AMD have just confirmed they are working with Intel to create a new eighth generation premium mobile processor with Radeon graphics. The executive added that together, they are offering gamers and content creators the opportunity to have a thinner and lighter PC that is capable of delivering discrete performance-tier graphics experiences in AAA games and content creation applications. Nevertheless, Intel did pointed out that the new processor is combination of Intel Core H-series CPU together with a semi-custom AMD Radeon GPU.
It's been a busy year, with AMD making a rare return to form at the start of Q1, to Intel rushing out a launch of their own at the end of the year in response - the status quo has certainly taken a hit. Intel processors work great on operating systems that use the Linux kernel, but discrete graphics such as those from AMD can be problematic.
Intel and AMD are rivals in the same industry and yet they've teamed up to develop a new laptop chip, possibly to take on NVIDIA. This will be the first use of EMIB, and another technology that covers the chips, with this other being a power sharing framework. It's described as a small intelligent bridge "that allows heterogeneous silicon to quickly pass information in extremely close proximity". Intel calls the EMIB the heart of the chip unit design, and the company says that it eliminates height impact and greatly reduces manufacturing and design complexities. At the outset, AMD is treating the Radeon core as a single-, semi-custom design similar to the custom graphics it supplies for game consoles like the Xbox One X and PlayStation 4. We had a good laugh seeing that Intel's PR is quoting AMD's Scott Herkelman, an ex-Nvidia Geforce guy. It included facilities to manage temperature, power delivery and performance states in real time and adjust performance balance depending upon tasks. Nvidia holds almost 80% of the market for stand-alone graphics chips by revenue, in direct competition with AMD, and competes with Intel on artificial intelligence chips for large corporations, the Wall Street Journal noted.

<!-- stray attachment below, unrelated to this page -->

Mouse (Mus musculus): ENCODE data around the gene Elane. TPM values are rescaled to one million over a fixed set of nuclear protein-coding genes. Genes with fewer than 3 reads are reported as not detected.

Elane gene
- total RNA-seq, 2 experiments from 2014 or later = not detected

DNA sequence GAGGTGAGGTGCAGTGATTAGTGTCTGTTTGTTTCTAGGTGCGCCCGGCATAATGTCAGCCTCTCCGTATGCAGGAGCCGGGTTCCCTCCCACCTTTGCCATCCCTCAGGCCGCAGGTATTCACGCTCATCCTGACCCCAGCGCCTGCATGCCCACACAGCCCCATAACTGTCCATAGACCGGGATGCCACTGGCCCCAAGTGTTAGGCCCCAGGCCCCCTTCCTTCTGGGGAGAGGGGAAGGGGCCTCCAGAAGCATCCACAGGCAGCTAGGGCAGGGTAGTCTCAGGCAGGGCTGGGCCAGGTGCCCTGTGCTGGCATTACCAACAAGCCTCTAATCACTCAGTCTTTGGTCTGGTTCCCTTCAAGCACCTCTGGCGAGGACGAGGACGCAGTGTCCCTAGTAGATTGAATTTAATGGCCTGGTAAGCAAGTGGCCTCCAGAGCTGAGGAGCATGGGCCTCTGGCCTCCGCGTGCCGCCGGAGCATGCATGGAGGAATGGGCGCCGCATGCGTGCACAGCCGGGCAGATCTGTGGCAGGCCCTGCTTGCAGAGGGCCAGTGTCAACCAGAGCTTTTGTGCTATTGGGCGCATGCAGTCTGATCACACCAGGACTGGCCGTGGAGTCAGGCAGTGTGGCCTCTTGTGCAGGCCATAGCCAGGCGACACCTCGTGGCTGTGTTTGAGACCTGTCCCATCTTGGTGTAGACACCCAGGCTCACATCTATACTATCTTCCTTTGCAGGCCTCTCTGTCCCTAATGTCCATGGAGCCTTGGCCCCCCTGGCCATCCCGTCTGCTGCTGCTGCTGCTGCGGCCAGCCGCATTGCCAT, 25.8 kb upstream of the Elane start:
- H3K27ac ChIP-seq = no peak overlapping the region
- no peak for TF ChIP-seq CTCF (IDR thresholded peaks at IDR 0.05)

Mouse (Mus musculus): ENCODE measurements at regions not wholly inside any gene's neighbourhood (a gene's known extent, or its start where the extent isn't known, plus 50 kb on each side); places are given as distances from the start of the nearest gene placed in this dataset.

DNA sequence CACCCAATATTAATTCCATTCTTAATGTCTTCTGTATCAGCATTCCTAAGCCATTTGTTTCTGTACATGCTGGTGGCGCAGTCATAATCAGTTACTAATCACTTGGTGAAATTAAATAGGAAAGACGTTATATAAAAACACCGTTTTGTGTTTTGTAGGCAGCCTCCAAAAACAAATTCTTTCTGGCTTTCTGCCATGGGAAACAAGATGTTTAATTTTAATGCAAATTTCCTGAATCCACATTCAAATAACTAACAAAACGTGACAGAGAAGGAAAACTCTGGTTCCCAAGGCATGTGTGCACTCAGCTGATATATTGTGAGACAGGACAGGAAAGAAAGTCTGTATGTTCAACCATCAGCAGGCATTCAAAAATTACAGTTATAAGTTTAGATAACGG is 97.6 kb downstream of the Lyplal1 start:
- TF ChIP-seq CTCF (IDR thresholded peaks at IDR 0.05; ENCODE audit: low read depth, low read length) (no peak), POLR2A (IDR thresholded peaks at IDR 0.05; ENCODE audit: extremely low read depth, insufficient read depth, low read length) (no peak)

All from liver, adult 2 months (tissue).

The processor package incorporates an 8 Generation Core H-Series processor, AMD's Radeon Vega GPU and HMB2 memory. In this case, this collaboration with AMD will enable thinner, lighter and more powerful notebook PCs that are as little as 11mm thick (although Intel contends that 16mm or less is the prime target). Despite the power involved, the unified design is hoped to be easier on battery life than some current solutions.